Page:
How Not to Network a Nation. The Uneasy History of the Soviet Internet

(Ben Green) #1

The Undoing of the OGAS, 1970 to 1989 175

economic body and not the nation as a brain follows from this felt obliga-
tion to “mutual conformity” between the national economic and network
The choice of the national hierarchy as the basis for their network design
was both the industry standard and necessary for those who were looking
to streamline a command economy that was both hierarchical on paper
and heterarchical in practice. The contradiction that was central to the
breakdown of the Soviet economic-administrative system lies between the
formal hierarchical design of that state and its own informal heterarchi-
cal networks of management as practiced by those who administered the
state. The endgame of the OGAS Project was found not by strategic prob-
lem solvers who were seeking to solve or finish the game but by those who
were seeking to extend perpetually their turn at the table of administrative
This is a distinct argument that is separate from the standard historical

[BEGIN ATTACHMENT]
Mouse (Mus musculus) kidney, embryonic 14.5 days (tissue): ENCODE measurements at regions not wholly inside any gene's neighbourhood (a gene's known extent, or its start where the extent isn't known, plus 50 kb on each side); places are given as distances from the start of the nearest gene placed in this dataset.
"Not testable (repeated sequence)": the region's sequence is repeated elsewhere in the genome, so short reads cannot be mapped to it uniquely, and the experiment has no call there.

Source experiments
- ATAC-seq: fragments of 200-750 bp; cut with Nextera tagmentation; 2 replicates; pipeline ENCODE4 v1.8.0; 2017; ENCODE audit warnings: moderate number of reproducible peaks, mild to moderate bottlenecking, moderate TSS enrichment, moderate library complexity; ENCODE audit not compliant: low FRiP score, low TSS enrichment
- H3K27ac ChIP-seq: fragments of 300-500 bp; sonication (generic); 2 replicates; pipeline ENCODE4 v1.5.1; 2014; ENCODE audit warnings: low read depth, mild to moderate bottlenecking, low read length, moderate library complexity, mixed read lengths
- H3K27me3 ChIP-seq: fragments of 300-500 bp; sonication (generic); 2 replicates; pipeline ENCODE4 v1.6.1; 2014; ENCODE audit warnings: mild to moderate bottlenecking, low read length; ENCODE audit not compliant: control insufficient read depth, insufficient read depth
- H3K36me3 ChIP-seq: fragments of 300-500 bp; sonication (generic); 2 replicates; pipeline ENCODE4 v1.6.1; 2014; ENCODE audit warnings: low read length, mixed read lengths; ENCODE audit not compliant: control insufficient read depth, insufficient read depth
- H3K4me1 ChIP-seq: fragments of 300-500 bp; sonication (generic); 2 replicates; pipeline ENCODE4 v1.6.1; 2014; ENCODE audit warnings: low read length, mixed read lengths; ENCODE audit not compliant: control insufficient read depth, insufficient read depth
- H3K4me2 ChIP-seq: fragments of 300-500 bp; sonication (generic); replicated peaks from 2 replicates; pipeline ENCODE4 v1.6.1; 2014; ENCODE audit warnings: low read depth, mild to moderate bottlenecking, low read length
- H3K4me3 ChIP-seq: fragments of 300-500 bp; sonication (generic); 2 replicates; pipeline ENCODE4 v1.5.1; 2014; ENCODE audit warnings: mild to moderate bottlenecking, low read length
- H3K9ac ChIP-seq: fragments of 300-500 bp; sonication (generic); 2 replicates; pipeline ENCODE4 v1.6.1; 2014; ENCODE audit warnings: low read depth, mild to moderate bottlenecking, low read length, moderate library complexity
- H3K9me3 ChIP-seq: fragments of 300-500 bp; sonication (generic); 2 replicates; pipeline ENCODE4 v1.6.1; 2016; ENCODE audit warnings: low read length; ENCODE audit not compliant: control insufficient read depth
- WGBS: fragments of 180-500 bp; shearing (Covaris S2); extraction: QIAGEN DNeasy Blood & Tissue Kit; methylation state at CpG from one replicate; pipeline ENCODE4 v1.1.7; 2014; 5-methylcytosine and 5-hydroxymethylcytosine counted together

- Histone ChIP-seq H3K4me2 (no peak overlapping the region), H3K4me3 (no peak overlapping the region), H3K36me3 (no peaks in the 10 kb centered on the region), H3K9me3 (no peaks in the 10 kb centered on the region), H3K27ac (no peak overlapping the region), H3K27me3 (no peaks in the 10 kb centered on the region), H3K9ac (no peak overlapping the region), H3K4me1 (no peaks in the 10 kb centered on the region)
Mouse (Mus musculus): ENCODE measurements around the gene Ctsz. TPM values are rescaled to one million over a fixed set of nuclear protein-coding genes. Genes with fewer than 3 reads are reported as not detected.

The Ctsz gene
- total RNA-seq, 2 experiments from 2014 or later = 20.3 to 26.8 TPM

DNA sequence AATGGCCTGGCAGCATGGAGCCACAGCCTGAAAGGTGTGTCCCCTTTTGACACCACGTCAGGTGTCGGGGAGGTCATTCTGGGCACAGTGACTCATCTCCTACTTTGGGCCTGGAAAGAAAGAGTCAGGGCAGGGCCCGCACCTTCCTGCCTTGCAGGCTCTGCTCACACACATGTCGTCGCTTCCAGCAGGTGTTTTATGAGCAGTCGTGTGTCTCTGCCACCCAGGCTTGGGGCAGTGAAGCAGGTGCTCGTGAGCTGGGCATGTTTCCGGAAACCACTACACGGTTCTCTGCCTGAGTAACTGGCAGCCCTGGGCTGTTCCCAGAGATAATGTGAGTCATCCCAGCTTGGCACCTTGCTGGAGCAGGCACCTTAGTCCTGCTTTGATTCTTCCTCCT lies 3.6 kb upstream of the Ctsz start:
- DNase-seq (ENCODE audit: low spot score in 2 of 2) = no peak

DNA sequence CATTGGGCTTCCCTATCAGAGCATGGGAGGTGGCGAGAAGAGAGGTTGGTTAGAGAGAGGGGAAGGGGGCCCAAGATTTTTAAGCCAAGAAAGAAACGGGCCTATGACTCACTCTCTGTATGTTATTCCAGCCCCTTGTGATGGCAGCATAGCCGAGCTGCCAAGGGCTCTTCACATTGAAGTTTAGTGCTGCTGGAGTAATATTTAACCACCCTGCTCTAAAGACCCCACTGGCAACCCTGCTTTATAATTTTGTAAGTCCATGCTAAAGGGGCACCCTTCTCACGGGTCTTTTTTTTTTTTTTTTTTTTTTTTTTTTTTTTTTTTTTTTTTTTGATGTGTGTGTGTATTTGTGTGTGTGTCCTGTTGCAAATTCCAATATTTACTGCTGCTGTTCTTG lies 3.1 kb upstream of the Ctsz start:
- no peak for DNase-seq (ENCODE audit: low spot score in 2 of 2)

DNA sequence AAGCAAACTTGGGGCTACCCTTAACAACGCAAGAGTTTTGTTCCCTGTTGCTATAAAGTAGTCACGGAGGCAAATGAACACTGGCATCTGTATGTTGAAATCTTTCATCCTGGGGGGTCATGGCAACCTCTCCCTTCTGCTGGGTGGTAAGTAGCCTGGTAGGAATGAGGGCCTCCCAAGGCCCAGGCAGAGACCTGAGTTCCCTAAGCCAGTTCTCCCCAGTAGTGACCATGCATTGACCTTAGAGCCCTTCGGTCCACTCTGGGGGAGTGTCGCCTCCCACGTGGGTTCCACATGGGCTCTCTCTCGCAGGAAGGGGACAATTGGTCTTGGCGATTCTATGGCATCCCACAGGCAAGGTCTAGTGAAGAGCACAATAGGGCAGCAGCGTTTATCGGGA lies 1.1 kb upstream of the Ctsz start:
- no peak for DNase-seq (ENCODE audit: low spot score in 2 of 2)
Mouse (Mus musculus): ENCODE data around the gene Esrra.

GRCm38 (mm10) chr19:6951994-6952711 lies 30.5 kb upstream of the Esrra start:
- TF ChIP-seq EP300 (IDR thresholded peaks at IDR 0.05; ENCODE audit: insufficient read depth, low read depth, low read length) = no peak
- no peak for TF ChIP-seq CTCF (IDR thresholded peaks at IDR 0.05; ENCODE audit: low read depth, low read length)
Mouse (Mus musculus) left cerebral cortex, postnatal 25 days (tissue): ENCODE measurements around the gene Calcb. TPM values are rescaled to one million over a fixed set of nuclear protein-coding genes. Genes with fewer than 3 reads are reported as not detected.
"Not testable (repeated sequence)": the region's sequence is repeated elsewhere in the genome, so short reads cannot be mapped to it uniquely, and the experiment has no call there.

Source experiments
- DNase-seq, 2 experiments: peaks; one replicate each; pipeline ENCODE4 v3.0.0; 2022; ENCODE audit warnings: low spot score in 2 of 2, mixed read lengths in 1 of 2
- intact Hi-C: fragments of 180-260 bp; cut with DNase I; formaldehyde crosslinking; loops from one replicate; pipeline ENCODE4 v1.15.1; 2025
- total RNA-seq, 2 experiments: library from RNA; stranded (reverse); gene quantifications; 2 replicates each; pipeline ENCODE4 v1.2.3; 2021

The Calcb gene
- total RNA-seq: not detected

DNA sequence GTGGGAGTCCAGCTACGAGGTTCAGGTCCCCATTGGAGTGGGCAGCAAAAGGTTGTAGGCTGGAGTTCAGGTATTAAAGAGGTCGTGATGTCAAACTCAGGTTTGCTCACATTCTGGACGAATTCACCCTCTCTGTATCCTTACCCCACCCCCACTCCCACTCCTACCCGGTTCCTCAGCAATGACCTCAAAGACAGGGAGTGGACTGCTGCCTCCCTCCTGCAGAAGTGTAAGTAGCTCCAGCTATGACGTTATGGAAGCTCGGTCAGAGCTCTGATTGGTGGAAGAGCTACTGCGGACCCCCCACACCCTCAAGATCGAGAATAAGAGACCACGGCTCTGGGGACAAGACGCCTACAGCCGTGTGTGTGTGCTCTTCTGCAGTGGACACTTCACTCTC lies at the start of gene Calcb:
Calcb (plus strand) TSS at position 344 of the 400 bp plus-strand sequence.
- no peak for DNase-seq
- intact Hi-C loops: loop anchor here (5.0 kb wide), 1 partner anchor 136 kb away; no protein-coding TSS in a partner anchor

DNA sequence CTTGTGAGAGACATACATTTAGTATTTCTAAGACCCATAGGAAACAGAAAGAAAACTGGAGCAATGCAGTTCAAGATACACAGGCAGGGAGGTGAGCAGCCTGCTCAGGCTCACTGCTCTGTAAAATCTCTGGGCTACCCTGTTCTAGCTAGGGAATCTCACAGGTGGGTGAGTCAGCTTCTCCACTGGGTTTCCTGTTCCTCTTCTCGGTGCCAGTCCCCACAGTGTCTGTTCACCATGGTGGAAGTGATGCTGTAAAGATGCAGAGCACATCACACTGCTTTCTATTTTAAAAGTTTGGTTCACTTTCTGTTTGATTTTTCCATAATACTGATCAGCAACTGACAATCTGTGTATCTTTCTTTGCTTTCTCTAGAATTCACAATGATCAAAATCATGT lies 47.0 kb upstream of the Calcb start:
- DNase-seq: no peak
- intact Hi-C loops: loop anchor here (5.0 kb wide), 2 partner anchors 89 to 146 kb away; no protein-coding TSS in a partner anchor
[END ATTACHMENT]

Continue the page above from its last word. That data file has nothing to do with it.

accounts of the collapse of the Soviet network projects and sociological
accounts of the collapse of the Soviet Union itself. Most accounts posit that
the basic problems were one of a rigid, top-down hierarchical state. Noted
scholars since the 1990s have argued that the Soviet state and command
economy were fundamentally incompatible with the emergent, flexible
information networks.^35 I believe that I have shown why that is wrong and
why it misses the greater problem. Instead of a fundamental incompatibil-
ity between vertical states and horizontal networks, the heterarchical ambi-
guities of Soviet administrative networks reveal too much, not too little,
flexibility in its capacity to generate organizational dissonance crisscrossing
and overlaying economic hierarchical structures with lateral conflicts of
private interest. The Soviet state was too familiar with the unpredictable
dynamism of competing informal networks (the same kinds of networks
celebrated by Internet commentators in the 1990s) to be able to carry out
systematic reform and infrastructure upgrade to bring the Soviet state into
the current network information age.

The Red King’s Book, or Botvinnik and the Soviet Case of Computer Chess

If war, in Carl von Clausewitz’s famous phrase, is a continuation of politics
by other means, then perhaps the most visible continuation of cold war
politics by means of a game is chess (second to Go, the world’s most popu-
lar war game). This classic thinking man’s game is synecdoche for cold war
confrontation, complete with two diametrically opposed rational strategists
plotting the endgame of the other.^36 It is no surprise that the Soviet Union,

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